About three weeks later Frank called me to say he had located a suitable Morris engine twenty miles away, and that he’d already tested, removed, and transported it to his workshop, and given Granfer a lifesaving heart transplant. His bill for the entire operation was an unbelievable £10, so I shall never forget Frank as the disarmingly odd philanthropic Gentleman Engineer – and you don’t find many of those in today’s car care establishments.
This incident reminds me of a similar experience with the Hillman some years earlier when, following a severe blizzard at Christmas 1954 at Buckden in Wharfedale, I had been unable to start the car. I phoned a motor engineer at Kettlewell, some seven miles down the dale, who drove up to check over the car, returned to his garage to pick up a replacement top water hose, came back to Buckden and fitted it, cajoled the engine back into life and then asked only ten shillings (50p) for his time, expenses, parts and skill….and this was on Boxing Day. They don’t make them like Frank of Morley and Walter of Kettlewell any more.
Eventually, Granfer was sold to a colleague for £10 (he was even more impecunious than myself), who managed to squeeze a few more miles and months out of Granfer before ‘old faithful’ was finally laid to rest in what I like to think of as a Motor Organ Exchange Facility, in effect, a scrapyard at Hebburn on Tyne. His aluminium body may well now be reconstituted as a Transatlantic superjet, or more likely as a set of pans. R.I.P.
We celebrated the start of the Sixties with an Austin A35 van which was 6 months old, had 6k on the clock and at £365 cost £60 less than its brand new OTR price – a posh purchase by the standards of our previous vehicles. Locally registered as PTY 750 and bought from a miner in Pity Me, Co Durham she was christened ‘Pitheap‘, for obvious reasons, but also because we could never totally eliminate the tiny fragments of coal which had collected in every nook and cranny of the interior. I added a home made, folding bench seat in the back, so, like many A35 vans of that era it became a windowless Austin ‘Countryman’ estate car, thereby saving the 25% Purchase Tax which applied to passenger cars.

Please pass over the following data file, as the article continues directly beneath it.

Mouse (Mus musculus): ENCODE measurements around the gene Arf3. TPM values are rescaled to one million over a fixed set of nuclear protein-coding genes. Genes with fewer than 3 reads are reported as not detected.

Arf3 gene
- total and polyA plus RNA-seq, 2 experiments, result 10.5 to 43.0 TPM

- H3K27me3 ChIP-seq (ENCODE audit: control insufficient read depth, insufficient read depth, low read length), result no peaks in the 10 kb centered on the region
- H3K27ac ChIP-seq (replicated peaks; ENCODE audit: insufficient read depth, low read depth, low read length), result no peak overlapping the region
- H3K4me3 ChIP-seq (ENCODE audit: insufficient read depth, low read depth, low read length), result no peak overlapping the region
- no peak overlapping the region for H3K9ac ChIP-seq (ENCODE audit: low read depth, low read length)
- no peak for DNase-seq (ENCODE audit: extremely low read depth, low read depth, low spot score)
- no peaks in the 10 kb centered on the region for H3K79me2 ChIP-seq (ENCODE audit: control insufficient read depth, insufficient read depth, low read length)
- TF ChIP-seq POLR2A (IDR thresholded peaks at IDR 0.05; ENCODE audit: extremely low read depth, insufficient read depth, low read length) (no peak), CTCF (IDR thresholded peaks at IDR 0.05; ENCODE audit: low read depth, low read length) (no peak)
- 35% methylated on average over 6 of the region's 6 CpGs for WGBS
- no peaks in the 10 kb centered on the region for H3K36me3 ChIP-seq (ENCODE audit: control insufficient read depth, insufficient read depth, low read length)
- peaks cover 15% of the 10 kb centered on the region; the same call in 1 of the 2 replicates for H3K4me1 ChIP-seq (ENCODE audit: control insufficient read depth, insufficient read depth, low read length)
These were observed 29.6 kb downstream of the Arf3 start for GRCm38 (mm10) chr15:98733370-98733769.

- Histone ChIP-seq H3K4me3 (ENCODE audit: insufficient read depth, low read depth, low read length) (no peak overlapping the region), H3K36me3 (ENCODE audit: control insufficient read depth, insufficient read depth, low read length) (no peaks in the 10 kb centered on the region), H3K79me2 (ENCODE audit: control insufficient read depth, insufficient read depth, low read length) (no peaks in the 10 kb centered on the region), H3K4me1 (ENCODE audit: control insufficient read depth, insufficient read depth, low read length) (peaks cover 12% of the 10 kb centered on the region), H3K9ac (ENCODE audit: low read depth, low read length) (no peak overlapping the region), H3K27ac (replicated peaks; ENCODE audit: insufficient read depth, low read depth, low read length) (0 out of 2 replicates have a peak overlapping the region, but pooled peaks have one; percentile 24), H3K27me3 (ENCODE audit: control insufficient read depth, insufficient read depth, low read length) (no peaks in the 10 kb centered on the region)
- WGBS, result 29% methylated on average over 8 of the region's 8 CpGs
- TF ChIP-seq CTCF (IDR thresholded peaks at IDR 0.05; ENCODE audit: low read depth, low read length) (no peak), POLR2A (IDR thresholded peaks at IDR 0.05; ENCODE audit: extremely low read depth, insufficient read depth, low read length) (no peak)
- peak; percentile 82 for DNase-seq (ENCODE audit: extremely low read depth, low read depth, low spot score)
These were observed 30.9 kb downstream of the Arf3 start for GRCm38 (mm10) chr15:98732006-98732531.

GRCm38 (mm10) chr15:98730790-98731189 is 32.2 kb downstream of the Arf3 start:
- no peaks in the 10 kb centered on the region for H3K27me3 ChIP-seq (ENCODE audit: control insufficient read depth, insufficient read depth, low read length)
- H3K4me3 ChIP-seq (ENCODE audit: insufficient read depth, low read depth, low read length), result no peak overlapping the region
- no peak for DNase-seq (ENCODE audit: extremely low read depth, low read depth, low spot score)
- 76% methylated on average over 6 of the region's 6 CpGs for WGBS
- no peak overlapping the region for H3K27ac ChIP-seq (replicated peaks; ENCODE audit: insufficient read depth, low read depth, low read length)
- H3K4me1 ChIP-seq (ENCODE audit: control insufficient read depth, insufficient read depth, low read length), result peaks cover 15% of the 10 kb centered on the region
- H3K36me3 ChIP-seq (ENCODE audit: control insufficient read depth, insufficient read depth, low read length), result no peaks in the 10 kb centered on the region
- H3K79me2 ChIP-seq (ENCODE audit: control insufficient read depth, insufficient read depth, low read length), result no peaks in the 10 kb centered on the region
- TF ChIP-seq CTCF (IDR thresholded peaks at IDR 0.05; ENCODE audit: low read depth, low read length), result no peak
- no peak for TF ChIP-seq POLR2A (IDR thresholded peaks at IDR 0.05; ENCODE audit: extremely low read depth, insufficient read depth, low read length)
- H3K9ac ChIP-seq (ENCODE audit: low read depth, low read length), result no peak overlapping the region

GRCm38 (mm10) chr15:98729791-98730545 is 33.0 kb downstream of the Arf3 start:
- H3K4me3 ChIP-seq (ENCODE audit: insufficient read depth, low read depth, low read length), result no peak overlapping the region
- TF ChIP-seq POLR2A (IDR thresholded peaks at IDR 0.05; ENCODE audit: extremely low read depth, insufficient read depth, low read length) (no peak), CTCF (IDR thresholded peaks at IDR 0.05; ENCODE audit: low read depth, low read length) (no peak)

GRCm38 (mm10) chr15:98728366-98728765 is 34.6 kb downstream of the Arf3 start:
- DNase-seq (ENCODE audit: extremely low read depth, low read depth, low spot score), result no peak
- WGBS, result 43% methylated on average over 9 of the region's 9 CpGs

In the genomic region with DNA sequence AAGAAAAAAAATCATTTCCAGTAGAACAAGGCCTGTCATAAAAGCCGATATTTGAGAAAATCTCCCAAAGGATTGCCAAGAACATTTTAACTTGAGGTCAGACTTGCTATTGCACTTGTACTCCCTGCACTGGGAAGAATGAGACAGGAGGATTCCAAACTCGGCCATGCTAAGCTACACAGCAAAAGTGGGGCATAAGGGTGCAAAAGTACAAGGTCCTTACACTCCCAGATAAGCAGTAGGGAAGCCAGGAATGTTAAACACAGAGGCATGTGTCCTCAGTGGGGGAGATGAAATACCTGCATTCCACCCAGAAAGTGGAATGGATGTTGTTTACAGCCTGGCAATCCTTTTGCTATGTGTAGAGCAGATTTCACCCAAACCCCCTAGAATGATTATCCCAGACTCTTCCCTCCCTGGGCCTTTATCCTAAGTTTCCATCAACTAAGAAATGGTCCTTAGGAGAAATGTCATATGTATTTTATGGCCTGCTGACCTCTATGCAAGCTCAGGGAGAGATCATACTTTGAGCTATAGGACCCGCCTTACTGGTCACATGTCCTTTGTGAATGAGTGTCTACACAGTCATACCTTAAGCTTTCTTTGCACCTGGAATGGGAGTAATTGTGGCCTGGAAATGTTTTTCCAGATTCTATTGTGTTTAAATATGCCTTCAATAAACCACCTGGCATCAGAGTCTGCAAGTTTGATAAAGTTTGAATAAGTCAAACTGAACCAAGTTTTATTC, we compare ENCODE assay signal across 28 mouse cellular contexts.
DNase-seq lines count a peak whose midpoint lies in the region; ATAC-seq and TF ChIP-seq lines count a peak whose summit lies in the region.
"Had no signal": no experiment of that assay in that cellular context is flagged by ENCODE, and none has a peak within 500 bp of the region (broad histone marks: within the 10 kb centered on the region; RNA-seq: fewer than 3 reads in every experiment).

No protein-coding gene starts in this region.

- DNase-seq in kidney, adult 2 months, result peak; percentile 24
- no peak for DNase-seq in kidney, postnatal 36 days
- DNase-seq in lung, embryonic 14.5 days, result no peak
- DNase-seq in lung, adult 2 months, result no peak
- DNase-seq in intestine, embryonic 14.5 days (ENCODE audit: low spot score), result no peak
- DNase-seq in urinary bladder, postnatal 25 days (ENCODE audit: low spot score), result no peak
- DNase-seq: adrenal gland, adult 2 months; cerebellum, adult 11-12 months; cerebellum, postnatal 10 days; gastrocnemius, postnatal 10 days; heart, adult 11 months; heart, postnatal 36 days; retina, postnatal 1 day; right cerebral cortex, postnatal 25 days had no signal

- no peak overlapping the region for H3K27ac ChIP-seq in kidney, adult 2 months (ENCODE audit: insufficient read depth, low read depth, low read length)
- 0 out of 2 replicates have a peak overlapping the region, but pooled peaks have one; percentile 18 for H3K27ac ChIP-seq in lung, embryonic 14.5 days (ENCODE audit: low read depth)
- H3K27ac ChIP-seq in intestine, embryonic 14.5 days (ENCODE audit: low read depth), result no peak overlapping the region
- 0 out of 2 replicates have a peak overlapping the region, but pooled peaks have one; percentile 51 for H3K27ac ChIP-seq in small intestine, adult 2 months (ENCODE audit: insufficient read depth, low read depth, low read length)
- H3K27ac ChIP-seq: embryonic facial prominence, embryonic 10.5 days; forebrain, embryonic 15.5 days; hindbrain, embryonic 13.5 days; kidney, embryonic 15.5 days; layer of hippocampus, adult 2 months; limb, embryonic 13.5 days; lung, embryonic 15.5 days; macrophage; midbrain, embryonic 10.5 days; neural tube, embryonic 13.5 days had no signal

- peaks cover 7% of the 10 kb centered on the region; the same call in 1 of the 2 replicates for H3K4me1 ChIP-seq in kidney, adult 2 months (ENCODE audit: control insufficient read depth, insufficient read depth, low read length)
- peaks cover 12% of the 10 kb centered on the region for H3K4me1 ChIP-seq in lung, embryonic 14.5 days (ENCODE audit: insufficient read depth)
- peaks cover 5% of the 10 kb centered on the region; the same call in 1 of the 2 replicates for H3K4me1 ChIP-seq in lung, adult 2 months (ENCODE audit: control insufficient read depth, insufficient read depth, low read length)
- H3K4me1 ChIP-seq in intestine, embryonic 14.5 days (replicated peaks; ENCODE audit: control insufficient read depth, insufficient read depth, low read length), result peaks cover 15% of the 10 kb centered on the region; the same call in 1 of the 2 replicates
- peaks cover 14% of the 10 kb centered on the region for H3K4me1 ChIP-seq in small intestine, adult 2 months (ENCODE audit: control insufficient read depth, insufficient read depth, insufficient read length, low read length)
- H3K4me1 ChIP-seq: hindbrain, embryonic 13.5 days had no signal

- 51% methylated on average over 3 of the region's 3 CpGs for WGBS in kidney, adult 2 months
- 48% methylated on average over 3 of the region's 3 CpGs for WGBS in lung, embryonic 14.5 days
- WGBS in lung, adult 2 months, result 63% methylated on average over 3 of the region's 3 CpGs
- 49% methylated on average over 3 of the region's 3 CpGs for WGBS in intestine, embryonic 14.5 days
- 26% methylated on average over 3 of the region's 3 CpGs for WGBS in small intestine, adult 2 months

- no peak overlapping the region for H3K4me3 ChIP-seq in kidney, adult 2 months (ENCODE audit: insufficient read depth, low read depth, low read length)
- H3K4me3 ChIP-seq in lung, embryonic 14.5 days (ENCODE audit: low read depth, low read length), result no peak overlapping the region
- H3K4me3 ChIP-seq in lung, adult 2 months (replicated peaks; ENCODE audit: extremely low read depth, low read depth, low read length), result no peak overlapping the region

As a penalty for this tax concession, officialdom had imposed a speed limit on vans of 40 mph, so in effect we were banned by law from driving in top gear on any road, including the fast new dual carriageway trunk roads being introduced. This diktat was perhaps a forerunner of today’s highway situation, where unrealistic speed restrictions are indiscriminately imposed on many major routes, enforced by photo-technology reminiscent of George Orwell’s Big Brother in ‘1984‘.
It also serves as a reminder of the bureaucratic DVLA rationale which encouraged (indeed exploited) the personal and cherished car registration plate market, only – with the complicity of Government – to impose petty and vindictive restrictions on the manner in which they are displayed.
Does anyone really believe, for instance, that ‘COMIC‘ is less memorable or identifiable than ‘COM 1C‘ as DVLA and police advisers claim? I’m sure Jimmy Tarbuck doesn’t, nor does any reasonable person whose thinking process is unaffected by the distortions of the Whitehall mindset.
I taught my wife to drive in the A35, mostly along the ruler-straight roads of Team Valley Trading Estate usually at weekends when the factories and offices were closed, and also on the A1, into the North Pennines and Scotland. She quickly became a very practiced and proficient driver to such an extent that on her driving test the terrified examiner failed her for over-confidence. Sometimes, you just can’t win.